Research the company and the salary range for the position ahead of time. Bring your resume, a notebook and a pen so you don’t have to ask for one. Know that you may be asked to fill out an application even though you have a resume.
Know Where You Are Going
Know the exact location of the company. Give time for traffic and personal delays. Arrive at least ten to fifteen minutes early.
Be sincere and pleasant. Smile and give a firm handshake. Make eye contact.
Your Body Language
Do not slouch or seem too relaxed or appear to be too uptight by sitting too stiffly or rigidly. Present yourself as comfortable and confident. Maintain good eye contact, but try not to stare. Smile at appropriate times and be polite.
Show your energy and enthusiasm during the interview. The interviewing is judging your enthusiasm and energy levels at the interview as the gauge for how you will act on the job.
Act Interested—Ask Questions
Asking pertinent questions shows your interest in the company. It also shows the interviewer that you know how to effectively handle information. If you ask questions that have no relevance or bearing, the interviewer will assume you do not understand the job, the company, or the industry.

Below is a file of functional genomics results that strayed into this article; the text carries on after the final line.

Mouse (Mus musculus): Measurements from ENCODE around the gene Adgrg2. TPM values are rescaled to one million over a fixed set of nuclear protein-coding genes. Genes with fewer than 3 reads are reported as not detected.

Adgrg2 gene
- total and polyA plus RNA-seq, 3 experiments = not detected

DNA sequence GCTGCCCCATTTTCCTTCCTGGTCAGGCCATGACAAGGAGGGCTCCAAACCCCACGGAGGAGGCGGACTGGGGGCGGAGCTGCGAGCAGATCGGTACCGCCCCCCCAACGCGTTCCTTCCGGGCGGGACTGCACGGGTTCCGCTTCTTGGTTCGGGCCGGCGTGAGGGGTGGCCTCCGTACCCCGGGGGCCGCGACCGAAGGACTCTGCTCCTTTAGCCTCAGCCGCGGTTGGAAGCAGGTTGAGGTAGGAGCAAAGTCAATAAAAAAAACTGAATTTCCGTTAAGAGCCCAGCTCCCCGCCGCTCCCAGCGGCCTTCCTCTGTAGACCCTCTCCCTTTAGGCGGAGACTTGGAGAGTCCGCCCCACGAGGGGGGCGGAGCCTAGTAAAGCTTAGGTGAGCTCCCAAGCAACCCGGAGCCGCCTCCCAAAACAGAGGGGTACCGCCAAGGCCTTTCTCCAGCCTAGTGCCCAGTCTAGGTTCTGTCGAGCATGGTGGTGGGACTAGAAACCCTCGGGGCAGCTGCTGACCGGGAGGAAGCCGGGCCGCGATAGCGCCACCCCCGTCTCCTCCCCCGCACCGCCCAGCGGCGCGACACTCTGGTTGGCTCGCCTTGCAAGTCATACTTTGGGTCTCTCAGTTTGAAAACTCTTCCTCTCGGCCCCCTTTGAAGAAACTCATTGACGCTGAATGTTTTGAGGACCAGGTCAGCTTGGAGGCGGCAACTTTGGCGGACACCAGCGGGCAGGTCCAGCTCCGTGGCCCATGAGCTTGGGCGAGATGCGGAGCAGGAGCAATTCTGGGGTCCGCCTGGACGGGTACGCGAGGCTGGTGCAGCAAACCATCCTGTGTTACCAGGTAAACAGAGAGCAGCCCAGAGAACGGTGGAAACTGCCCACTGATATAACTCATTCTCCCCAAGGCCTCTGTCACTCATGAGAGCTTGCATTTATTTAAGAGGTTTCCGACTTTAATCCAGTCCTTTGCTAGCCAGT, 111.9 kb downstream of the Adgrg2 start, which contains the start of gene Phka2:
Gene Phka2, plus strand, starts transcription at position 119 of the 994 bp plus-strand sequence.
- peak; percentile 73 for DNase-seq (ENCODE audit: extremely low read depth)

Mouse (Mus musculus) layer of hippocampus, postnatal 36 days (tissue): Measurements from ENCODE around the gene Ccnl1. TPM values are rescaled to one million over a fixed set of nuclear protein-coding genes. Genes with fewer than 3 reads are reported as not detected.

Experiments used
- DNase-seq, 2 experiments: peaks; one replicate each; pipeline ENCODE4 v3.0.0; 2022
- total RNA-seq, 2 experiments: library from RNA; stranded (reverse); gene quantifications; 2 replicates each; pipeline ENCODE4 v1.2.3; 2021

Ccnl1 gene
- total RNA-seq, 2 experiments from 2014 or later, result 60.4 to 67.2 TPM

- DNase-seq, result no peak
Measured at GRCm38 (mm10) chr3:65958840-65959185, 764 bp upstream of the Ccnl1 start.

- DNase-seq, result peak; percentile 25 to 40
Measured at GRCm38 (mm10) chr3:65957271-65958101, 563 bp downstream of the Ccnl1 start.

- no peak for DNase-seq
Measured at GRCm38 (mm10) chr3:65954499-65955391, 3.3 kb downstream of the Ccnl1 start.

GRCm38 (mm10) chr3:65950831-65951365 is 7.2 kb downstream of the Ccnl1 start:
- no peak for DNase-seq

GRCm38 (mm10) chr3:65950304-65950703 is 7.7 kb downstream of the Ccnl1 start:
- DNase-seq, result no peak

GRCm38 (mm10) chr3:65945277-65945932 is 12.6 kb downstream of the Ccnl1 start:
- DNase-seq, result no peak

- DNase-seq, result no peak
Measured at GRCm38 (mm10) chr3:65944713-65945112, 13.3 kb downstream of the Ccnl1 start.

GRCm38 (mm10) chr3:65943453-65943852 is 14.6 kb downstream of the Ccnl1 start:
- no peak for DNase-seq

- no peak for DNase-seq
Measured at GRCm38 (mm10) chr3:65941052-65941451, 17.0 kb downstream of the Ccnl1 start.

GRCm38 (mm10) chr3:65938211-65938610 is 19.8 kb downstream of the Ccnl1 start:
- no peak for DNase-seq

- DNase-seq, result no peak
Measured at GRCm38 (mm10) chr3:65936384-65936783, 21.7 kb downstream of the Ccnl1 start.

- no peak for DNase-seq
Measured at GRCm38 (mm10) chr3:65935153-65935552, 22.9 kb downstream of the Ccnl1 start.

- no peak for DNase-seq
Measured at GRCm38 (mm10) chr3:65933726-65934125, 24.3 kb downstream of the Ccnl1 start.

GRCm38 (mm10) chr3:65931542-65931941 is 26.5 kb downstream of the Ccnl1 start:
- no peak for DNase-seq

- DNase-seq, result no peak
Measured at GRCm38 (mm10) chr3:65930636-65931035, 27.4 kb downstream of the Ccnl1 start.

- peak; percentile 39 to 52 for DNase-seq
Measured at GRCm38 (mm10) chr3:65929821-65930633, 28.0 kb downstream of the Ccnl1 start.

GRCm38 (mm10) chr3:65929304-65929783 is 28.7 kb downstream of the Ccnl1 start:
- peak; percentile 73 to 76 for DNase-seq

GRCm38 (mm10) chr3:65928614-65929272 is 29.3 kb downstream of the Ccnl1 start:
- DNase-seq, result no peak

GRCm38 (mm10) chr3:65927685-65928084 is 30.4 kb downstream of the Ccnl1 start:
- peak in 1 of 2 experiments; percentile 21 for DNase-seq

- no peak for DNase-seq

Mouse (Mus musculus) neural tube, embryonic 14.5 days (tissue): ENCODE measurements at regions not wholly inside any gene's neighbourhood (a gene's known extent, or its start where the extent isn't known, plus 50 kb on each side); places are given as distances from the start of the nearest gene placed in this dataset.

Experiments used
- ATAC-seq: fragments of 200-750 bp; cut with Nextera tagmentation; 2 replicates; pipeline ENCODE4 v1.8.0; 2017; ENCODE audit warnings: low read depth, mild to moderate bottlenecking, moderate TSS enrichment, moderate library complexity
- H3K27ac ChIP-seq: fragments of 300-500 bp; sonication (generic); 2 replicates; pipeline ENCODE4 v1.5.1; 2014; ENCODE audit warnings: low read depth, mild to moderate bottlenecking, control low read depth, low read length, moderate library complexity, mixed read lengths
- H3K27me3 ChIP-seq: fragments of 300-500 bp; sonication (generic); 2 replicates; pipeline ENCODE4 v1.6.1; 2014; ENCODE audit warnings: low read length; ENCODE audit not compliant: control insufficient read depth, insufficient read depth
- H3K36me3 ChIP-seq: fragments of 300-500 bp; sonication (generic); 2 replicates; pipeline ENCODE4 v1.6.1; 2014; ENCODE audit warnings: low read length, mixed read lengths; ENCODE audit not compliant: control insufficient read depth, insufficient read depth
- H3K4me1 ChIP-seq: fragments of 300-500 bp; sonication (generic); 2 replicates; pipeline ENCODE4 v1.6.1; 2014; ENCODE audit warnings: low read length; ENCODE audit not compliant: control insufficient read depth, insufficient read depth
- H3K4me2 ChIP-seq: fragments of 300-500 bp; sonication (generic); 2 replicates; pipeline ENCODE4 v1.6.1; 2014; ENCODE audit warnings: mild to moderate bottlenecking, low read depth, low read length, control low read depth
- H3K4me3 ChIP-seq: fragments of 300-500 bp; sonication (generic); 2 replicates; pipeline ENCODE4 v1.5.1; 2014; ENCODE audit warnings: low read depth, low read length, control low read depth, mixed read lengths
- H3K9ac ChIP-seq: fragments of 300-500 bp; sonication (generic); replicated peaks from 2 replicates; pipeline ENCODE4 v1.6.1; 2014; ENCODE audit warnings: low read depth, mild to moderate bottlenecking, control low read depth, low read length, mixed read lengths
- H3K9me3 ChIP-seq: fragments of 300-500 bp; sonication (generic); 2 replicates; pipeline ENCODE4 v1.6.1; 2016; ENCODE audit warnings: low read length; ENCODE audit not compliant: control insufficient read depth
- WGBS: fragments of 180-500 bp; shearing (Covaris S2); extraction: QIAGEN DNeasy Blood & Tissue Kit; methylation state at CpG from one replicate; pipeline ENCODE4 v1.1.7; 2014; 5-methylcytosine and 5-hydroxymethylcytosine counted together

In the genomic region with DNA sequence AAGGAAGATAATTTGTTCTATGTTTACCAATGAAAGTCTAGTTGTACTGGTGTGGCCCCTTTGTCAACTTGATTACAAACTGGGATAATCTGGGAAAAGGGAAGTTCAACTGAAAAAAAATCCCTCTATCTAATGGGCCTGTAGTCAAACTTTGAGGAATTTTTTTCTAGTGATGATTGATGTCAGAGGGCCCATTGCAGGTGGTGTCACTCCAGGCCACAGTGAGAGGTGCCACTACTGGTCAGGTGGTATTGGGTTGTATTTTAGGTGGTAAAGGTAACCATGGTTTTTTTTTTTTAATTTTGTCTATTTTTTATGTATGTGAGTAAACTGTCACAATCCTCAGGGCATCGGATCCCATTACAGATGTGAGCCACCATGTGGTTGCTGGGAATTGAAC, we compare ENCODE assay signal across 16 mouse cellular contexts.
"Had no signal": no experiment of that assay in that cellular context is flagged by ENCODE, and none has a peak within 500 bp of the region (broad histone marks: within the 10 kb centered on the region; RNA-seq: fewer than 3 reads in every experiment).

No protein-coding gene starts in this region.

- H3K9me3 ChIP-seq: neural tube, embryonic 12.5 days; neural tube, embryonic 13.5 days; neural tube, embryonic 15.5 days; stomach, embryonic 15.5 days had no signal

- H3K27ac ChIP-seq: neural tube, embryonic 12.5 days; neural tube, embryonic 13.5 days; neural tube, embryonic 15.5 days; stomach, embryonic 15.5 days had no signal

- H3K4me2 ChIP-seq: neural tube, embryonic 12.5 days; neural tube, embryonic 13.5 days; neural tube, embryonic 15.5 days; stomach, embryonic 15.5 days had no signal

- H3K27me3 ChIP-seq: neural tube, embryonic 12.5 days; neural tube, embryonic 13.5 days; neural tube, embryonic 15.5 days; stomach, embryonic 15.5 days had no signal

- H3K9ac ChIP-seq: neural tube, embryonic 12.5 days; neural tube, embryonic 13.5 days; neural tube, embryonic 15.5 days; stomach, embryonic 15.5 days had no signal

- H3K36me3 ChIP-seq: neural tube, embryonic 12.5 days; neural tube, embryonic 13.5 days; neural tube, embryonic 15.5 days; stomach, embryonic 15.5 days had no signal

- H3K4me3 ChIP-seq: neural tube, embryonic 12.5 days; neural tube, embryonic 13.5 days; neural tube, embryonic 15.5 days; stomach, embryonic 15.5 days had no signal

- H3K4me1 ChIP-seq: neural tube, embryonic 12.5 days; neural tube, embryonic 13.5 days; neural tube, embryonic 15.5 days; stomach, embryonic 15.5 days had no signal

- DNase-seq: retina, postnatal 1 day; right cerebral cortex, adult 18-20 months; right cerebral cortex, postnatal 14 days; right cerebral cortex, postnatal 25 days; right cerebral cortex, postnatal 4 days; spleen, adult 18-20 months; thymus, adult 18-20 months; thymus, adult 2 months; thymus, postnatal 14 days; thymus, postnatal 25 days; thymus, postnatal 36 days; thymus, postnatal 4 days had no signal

Take the time to develop a self-introduction style. Be sure to briefly cover your education, work history and a hobby. The interviewer wants to know you are well-rounded person. Show confidence in yourself and your abilities.
Key words to use are: profit, challenge, responsibility, developing new skills, team player, etc. Save the discussion of pay and benefits until you are offered the job.
Say Thank You
End the interview with a question about the history of the company. Remind the interviewer of your strong skills and how your skills match the requirements of the position. Thank the interviewer for the opportunity to interview.
Ask for the Job
Finally, ask for the job and smile. Many fail to do this, but you should never leave an interview without asking for the job.